There's a power struggle going on across Europe these days. A few cities are competing against each other to see who shall emerge as the great twenty-first-century European metropolis. Will it be London? Paris? Berlin? Zurich? Maybe Brussels, center of the young union? They all strive to outdo one another culturally, architecturally, politically, fiscally. But Rome, it should be said, has not bothered to join the race for status. Rome doesn't compete. Rome just watches all the fussing and striving, completely unfazed, exuding an air like: Hey--do whatever you want, but I'm still Rome. I am inspired by the regal self- assurance of this town, so grounded and rounded, so amused and monumental, knowing that she is held securely in the palm of history. I would like to be like Rome when I am an old lady.
I take myself on a six-hour walk through town today. This is easy to do, especially if you stop frequently to fuel up on espresso and pastries. I start at my apartment door, then wander through the cosmopolitan shopping center that is my neighborhood. (Though I wouldn't exactly call this a neighborhood, not in the traditional sense. I mean, if it is a neighborhood, then my neighbors are those just-plain-regular-folk with names like the Valentinos, the Guccis and the Armanis.) This has always been an upscale district. Rubens, Tennyson, Stendhal, Balzac, Liszt, Wagner, Thackeray, Byron, Keats--they all stayed here. I live in what they used to call "The English Ghetto," where all the posh aristocrats rested on their European grand tours. One London touring club was actually called "The Society of Dilettanti"--imagine advertising that you're a dilettante! Oh, the glorious shamelessness of it . . .
I walk over to the Piazza del Popolo, with its grand arch, carved by Bernini in honor of the historic visit of Queen Christina of Sweden (who was really one of history's neutron bombs. Here's how my Swedish friend Sofie describes the great queen: "She could ride, she could hunt, she was a scholar, she became a Catholic and it was a huge scandal. Some say she was a man, but at least she was probably a lesbian. She dressed in pants, she went on archaeological excavations, she collected art and she refused to leave an heir"). Next to the arch is a church where you can walk in for free and see two paintings by Caravaggio depicting the martyrdom of Saint Peter and the conversion of Saint Paul (so overcome by grace that he has fallen to the ground in holy rapture; not even his horse can believe it). Those Caravaggio paintings always make me feel weepy and overwhelmed, but I cheer myself up by moving to the other side of the church and enjoying a fresco which features the happiest, goofiest, giggliest little baby Jesus in all of Rome.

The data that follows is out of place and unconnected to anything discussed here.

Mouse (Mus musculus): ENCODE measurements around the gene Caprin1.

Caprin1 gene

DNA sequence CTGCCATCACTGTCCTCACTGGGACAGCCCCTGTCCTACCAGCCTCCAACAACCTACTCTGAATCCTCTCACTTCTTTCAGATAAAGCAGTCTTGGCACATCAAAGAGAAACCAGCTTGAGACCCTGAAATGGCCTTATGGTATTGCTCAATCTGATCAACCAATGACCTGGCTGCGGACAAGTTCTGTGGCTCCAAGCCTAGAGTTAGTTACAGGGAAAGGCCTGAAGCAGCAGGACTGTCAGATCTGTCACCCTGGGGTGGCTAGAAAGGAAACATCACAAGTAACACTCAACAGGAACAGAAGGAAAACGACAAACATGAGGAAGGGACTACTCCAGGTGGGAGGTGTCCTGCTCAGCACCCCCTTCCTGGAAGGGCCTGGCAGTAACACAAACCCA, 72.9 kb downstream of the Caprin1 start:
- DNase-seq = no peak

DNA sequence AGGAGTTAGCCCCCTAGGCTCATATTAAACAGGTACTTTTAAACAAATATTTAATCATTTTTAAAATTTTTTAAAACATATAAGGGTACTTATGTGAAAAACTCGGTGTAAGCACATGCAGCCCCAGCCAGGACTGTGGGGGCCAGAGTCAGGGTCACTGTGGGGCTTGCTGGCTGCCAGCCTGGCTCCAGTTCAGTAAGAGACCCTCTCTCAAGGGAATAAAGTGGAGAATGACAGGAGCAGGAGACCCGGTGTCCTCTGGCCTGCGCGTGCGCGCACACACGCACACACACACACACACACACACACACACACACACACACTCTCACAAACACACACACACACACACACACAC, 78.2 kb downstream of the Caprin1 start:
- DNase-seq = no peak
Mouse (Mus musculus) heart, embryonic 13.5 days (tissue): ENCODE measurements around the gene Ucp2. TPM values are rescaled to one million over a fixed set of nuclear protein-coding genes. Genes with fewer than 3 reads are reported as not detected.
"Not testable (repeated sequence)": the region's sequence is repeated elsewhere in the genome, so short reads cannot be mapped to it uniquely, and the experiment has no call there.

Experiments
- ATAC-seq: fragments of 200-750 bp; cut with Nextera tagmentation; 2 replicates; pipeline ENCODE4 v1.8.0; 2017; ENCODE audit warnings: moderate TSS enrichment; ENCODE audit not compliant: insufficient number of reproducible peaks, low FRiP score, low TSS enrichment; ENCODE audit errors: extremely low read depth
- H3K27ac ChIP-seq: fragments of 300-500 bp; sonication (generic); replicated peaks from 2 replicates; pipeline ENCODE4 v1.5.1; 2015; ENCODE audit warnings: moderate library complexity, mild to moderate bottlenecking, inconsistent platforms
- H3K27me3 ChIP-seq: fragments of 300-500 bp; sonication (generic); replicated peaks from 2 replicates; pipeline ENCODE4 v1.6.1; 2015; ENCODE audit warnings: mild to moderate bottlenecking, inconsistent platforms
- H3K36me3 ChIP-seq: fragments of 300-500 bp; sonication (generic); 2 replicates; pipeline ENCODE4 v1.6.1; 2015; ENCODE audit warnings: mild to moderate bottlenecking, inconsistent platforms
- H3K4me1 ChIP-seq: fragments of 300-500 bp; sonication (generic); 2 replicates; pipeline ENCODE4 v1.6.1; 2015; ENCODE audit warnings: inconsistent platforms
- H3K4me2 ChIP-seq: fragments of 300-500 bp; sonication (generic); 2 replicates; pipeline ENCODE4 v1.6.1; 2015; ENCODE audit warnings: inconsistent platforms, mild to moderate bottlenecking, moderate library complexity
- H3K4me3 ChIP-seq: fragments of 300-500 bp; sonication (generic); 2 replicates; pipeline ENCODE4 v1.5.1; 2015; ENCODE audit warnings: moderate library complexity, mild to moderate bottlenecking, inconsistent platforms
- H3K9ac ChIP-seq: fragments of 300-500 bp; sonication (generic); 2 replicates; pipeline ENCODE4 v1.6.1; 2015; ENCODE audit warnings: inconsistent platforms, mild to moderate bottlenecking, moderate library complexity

I start walking south again. I pass the Palazzo Borghese, a building that has known many famous tenants, including Pauline, Napoleon's scandalous sister, who kept untold numbers of lovers there. She also liked to use her maids as footstools. (One always hopes that one has read this sentence wrong in one's Companion Guide to Rome, but, no--it is accurate. Pauline also liked to be carried to her bath, we are told, by "a giant Negro.") Then I stroll along the banks of the great, swampy, rural-looking Tiber, all the way down to the Tiber Island, which is one of my favorite quiet places in Rome. This island has always been associated with healing. A Temple of Aesculapius was built there after a plague in 291 BC; in the Middle Ages a hospital was constructed there by a group of monks called the Fatebene-fratelli (which can groovily be translated as "The Do-Good Brothers"); and there is a hospital on the island even to this day.
I cross over the river to Trastevere--the neighborhood that claims to be inhabited by the truest Romans, the workers, the guys who have, over the centuries, built all the monuments on the other side of the Tiber. I eat my lunch in a quiet trattoria here, and I linger over my food and wine for many hours because nobody in Trastevere is ever going to stop you from lingering over your meal if that's what you would like to do. I order an assortment of bruschette, some spaghetti cacio e pepe (that simple Roman specialty of pasta served with cheese and pepper) and then a small roast chicken, which I end up sharing with the stray dog who has been watching me eat my lunch the way only a stray dog can. Then I walk back over the bridge, through the old Jewish ghetto, a sorely tearful place that survived for centuries until it was emptied by the Nazis. I head back north, past the